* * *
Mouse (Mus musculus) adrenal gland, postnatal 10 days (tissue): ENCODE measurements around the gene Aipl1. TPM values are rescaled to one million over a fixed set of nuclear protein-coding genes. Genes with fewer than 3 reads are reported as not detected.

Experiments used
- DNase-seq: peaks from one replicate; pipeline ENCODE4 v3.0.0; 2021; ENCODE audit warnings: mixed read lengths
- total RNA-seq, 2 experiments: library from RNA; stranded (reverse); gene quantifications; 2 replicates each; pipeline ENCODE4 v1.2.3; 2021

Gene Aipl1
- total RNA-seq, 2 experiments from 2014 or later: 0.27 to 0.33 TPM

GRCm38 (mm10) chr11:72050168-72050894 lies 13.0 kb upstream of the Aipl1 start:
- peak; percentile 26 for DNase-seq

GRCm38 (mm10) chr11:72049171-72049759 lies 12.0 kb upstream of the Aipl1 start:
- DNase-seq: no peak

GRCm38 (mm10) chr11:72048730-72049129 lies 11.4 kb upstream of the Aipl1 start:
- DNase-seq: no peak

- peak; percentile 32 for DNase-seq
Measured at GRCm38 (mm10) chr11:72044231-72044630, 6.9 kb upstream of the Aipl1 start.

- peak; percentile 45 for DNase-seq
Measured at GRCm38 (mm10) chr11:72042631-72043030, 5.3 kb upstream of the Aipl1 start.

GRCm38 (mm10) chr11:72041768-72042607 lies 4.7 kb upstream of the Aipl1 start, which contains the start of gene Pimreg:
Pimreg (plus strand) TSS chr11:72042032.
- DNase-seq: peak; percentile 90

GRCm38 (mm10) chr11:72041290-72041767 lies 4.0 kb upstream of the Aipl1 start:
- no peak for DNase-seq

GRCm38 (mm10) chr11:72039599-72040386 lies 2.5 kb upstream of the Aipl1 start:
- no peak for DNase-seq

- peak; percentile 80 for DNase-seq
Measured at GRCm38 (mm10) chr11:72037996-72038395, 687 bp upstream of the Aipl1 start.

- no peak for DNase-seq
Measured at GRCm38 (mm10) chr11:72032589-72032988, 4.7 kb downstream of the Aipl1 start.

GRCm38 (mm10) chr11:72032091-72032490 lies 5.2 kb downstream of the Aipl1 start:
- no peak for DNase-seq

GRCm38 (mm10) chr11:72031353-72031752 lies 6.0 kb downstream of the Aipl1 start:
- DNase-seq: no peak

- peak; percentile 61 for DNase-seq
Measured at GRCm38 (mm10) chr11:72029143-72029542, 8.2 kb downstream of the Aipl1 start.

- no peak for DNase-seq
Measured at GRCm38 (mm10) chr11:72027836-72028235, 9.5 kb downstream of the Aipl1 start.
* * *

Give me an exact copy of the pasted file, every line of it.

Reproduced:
Mouse (Mus musculus) adrenal gland, postnatal 10 days (tissue): ENCODE measurements around the gene Aipl1. TPM values are rescaled to one million over a fixed set of nuclear protein-coding genes. Genes with fewer than 3 reads are reported as not detected.

Experiments used
- DNase-seq: peaks from one replicate; pipeline ENCODE4 v3.0.0; 2021; ENCODE audit warnings: mixed read lengths
- total RNA-seq, 2 experiments: library from RNA; stranded (reverse); gene quantifications; 2 replicates each; pipeline ENCODE4 v1.2.3; 2021

Gene Aipl1
- total RNA-seq, 2 experiments from 2014 or later: 0.27 to 0.33 TPM

GRCm38 (mm10) chr11:72050168-72050894 lies 13.0 kb upstream of the Aipl1 start:
- peak; percentile 26 for DNase-seq

GRCm38 (mm10) chr11:72049171-72049759 lies 12.0 kb upstream of the Aipl1 start:
- DNase-seq: no peak

GRCm38 (mm10) chr11:72048730-72049129 lies 11.4 kb upstream of the Aipl1 start:
- DNase-seq: no peak

- peak; percentile 32 for DNase-seq
Measured at GRCm38 (mm10) chr11:72044231-72044630, 6.9 kb upstream of the Aipl1 start.

- peak; percentile 45 for DNase-seq
Measured at GRCm38 (mm10) chr11:72042631-72043030, 5.3 kb upstream of the Aipl1 start.

GRCm38 (mm10) chr11:72041768-72042607 lies 4.7 kb upstream of the Aipl1 start, which contains the start of gene Pimreg:
Pimreg (plus strand) TSS chr11:72042032.
- DNase-seq: peak; percentile 90

GRCm38 (mm10) chr11:72041290-72041767 lies 4.0 kb upstream of the Aipl1 start:
- no peak for DNase-seq

GRCm38 (mm10) chr11:72039599-72040386 lies 2.5 kb upstream of the Aipl1 start:
- no peak for DNase-seq

- peak; percentile 80 for DNase-seq
Measured at GRCm38 (mm10) chr11:72037996-72038395, 687 bp upstream of the Aipl1 start.

- no peak for DNase-seq
Measured at GRCm38 (mm10) chr11:72032589-72032988, 4.7 kb downstream of the Aipl1 start.

GRCm38 (mm10) chr11:72032091-72032490 lies 5.2 kb downstream of the Aipl1 start:
- no peak for DNase-seq

GRCm38 (mm10) chr11:72031353-72031752 lies 6.0 kb downstream of the Aipl1 start:
- DNase-seq: no peak

- peak; percentile 61 for DNase-seq
Measured at GRCm38 (mm10) chr11:72029143-72029542, 8.2 kb downstream of the Aipl1 start.

- no peak for DNase-seq
Measured at GRCm38 (mm10) chr11:72027836-72028235, 9.5 kb downstream of the Aipl1 start.